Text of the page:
Inspired by Eric Mazur (h/t Robert Talbert [Edit 2/15/2014: I also meant to credit Joss Ives, who intially planted this idea in my head a couple of years ago]), I decided to try team quizzes in my linear algebra class. Here is basically how it went:
The topic was “Subspaces.” I gave students 10 minutes to answer four multiple choice questions. Each of the four questions is about a subset of . The students need to answer questions about the following four subsets:
- is twice the sum of
For each subset, students had to pick the best answer from the following list:
- is a subspace.
- is not a subspace, and the only one of the three axioms that fails is “ contains the zero element.”
- is not a subspace, and the only one of the three axioms that fails is “ is closed under addition.”
- is not a subspace, and the only one of the three axioms that fails is “ is closed under scalar multiplication.”
- is not a subspace, and the only one of the three axioms that holds is “ contains the zero element.”
- is not a subspace, and the only one of the three axioms that holds is “ is closed under addition.”
- is not a subspace, and the only one of the three axioms that holds is “ is closed under scalar multiplication.”
- is not a subspace, and none of the three axioms holds.
The students wrote their answers (just their choice, not an explanation) on two copies of the quiz. After the 10 minutes of individual work, students handed one of the copies of their answers to me and got in teams of four. The four students then repeated the same quiz collaboratively. I did this by putting the quiz on Moodle. Teams could keep answering until they got the right answer, although there is a penalty for each incorrect attempt.
For this quiz, a student received SBG credit for one “Linear Spaces and Subspaces” question if the student answered only one question incorrectly total between the individual and the team quiz. So a student who did perfectly on the individual quiz could have their team answer one questions incorrectly, a student who missed exactly one question on the individual quiz had to have a perfect team quiz score, and a student who missed two questions on the individual quiz did not receive credit.
Aside from the fact that I did not give the students enough time (alternatively, I gave the students too many questions), student reviews ranged from “this was good” to “this is freakin’ awesome.” No student said they did not like, and about a quarter of the class seemed desperate for more team quizzes.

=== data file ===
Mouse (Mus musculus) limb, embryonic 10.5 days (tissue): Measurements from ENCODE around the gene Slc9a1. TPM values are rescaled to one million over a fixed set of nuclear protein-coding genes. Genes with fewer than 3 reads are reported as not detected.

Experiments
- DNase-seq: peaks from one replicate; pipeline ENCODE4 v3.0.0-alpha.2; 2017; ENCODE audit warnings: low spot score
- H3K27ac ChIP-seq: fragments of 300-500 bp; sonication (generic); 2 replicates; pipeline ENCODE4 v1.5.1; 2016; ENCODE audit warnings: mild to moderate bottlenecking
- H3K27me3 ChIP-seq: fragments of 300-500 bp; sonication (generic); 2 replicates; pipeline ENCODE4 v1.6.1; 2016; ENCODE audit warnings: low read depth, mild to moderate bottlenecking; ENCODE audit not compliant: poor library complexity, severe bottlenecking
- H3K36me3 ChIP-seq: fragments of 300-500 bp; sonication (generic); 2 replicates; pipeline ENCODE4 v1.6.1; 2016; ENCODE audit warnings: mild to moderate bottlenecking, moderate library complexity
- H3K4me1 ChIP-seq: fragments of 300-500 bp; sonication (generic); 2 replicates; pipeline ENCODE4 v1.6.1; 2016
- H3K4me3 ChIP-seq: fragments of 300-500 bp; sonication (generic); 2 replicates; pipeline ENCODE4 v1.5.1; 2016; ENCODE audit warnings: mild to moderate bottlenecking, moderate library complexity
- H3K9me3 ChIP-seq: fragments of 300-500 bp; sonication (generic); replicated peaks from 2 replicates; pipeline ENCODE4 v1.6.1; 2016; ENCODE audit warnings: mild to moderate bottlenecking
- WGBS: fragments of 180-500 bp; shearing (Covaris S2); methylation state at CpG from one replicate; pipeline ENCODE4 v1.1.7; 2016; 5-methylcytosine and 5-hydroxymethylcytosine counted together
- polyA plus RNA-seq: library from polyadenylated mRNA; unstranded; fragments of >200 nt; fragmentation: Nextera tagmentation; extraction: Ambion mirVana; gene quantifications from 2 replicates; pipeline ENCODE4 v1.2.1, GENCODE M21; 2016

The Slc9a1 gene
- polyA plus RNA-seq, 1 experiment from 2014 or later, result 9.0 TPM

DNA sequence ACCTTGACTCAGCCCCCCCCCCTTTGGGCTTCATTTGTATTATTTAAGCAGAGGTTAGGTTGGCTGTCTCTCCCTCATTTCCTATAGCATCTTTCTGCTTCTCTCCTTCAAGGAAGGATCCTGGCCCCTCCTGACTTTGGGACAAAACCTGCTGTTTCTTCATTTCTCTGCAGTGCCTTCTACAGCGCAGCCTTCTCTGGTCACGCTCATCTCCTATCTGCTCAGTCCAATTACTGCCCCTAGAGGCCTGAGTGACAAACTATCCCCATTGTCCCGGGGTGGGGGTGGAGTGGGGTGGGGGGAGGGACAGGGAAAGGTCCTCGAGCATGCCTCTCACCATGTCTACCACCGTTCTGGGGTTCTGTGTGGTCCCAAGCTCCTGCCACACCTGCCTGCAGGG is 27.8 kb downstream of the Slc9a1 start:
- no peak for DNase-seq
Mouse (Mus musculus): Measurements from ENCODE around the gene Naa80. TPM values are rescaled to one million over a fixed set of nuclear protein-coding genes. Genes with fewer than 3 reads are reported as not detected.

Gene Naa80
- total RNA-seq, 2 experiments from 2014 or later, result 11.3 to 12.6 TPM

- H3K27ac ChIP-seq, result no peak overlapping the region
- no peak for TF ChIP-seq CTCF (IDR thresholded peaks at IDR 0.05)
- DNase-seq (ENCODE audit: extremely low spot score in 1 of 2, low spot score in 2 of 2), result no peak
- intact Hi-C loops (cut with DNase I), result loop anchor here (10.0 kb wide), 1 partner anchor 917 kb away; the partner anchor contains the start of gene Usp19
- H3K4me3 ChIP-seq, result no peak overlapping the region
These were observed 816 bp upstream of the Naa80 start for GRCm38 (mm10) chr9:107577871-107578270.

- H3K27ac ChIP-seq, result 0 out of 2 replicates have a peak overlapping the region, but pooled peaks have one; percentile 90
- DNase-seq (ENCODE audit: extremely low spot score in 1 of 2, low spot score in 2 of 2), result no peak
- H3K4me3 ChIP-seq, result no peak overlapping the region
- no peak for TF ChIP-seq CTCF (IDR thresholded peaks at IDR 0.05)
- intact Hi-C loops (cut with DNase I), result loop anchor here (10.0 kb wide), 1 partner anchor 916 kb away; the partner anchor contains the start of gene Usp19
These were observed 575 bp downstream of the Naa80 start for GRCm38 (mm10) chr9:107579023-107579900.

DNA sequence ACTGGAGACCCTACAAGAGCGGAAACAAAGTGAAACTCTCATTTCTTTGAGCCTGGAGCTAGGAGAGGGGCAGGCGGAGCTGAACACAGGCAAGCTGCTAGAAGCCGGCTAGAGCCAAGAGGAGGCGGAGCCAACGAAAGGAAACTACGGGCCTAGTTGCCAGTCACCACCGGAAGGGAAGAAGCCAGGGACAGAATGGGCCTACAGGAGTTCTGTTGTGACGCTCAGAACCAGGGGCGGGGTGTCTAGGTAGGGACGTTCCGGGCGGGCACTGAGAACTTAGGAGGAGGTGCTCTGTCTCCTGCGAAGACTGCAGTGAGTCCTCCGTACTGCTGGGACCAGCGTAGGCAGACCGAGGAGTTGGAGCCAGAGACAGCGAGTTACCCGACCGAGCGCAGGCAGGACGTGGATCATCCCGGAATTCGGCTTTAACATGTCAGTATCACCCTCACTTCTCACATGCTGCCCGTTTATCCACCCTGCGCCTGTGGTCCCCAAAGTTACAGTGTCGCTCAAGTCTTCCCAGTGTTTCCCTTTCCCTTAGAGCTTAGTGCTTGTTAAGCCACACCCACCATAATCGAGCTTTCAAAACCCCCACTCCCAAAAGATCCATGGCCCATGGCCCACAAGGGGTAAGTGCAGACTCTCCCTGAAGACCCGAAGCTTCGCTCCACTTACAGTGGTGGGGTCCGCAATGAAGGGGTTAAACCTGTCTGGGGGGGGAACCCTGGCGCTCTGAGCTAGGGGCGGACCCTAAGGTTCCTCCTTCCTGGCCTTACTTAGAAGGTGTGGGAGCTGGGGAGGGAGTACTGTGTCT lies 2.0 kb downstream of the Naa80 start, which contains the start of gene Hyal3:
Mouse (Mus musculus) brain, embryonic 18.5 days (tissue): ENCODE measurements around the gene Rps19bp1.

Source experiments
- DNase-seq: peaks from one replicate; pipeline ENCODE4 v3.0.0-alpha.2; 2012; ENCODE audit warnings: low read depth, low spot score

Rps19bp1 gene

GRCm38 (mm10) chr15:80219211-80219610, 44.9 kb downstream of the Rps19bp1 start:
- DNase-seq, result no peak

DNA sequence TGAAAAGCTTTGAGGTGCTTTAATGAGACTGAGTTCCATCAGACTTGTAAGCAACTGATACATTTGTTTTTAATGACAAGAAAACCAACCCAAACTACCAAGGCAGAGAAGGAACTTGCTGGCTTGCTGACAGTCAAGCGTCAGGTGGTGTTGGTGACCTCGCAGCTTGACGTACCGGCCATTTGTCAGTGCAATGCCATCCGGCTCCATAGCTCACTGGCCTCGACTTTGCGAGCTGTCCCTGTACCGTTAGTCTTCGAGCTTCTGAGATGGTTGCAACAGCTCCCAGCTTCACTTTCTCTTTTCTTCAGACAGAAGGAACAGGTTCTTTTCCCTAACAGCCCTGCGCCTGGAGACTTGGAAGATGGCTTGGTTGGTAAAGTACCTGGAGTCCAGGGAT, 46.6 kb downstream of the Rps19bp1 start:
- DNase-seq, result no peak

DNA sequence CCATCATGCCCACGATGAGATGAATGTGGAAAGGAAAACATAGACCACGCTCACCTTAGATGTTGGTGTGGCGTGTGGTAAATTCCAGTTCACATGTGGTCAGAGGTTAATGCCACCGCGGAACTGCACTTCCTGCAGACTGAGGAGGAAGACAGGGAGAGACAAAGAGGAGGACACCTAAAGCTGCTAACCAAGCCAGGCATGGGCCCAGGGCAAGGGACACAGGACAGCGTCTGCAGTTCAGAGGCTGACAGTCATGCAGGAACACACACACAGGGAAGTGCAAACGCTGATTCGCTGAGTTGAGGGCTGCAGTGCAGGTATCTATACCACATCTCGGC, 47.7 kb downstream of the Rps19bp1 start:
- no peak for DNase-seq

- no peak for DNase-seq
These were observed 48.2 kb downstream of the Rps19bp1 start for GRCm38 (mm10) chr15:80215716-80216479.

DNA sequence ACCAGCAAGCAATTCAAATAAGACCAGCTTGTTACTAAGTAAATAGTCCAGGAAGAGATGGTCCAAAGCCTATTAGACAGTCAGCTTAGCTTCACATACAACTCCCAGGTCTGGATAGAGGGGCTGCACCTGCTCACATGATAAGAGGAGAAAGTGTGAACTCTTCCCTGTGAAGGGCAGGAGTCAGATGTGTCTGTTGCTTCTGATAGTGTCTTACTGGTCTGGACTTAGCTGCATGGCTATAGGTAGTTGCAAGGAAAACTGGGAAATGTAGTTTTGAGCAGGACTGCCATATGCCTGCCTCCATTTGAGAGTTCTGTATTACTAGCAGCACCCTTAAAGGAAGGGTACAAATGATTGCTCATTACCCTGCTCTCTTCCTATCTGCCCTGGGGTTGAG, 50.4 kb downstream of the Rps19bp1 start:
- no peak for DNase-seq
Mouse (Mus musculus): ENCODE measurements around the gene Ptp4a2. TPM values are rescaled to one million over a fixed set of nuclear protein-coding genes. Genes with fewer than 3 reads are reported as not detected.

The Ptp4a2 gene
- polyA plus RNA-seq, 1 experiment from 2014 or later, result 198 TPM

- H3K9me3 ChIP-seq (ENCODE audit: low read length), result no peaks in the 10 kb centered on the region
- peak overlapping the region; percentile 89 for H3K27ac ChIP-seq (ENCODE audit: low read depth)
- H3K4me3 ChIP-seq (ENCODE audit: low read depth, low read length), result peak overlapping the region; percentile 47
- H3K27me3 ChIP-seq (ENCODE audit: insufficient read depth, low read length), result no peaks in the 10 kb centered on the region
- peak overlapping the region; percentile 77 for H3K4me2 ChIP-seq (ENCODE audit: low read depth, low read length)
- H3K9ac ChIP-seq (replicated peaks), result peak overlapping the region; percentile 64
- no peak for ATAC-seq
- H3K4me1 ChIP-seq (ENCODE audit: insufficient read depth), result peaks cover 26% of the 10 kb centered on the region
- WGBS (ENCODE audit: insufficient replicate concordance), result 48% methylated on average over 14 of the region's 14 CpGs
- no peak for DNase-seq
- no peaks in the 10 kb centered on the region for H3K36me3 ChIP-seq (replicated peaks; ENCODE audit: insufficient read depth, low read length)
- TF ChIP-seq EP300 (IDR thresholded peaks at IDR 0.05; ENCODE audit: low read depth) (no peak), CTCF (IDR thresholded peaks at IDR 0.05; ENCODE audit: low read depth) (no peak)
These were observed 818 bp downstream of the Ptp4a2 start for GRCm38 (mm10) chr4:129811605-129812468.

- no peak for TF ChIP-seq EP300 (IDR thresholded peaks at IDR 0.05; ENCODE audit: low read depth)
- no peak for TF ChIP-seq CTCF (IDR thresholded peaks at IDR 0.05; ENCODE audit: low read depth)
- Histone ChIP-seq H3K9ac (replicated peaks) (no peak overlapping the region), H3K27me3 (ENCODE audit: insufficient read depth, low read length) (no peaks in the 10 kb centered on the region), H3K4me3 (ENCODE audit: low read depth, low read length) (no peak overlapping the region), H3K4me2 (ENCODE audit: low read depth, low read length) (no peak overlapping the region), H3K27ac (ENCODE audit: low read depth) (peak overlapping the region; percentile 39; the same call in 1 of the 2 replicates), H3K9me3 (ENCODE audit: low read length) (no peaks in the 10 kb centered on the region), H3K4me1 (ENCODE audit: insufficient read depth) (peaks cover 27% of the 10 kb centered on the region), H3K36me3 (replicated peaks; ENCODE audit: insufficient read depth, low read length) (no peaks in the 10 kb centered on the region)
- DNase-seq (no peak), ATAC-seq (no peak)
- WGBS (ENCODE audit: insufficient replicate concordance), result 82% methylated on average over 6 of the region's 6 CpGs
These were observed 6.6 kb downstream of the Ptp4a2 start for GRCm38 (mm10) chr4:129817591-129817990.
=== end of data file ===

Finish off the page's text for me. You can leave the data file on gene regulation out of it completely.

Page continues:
It was a tiny bit tricky setting this up on Moodle. I probably forgot some details, but here are some things that I needed to do to get it to work:
- Make a regular Moodle quiz. This means that I had to create four separate questions, and then put all four questions on the quiz.
- Change “How quiz behaves” to “Adaptive mode.” This allows students to attempt the same question multiple times.
- Uncheck the box “Right Answer” under “Review Options” so that students are not shown the correct answer after each attempt (the second attempt becomes really easy if you were just told the answer).
- In each question, I think that I had to assign a penalty (0.1 works fine) to let me know how many attempts each team took. I think that I also changed from the default so that the answers were not shuffled.
I am going to try this again, but not until I finish the course content at the end of March (I race through the content so that I can have 1.5 months of review and assessment). This would be great to do for the entire class period, but I do not see how I can make it work reasonably well in less than 45 minutes (cutting back on the number of questions decreases the confidence that I have that a student understands, and also does not allow for students who do well on the individual portion to have a cushion on the team portion).
But this worked really well, and I am looking forward to building it into my courses next year.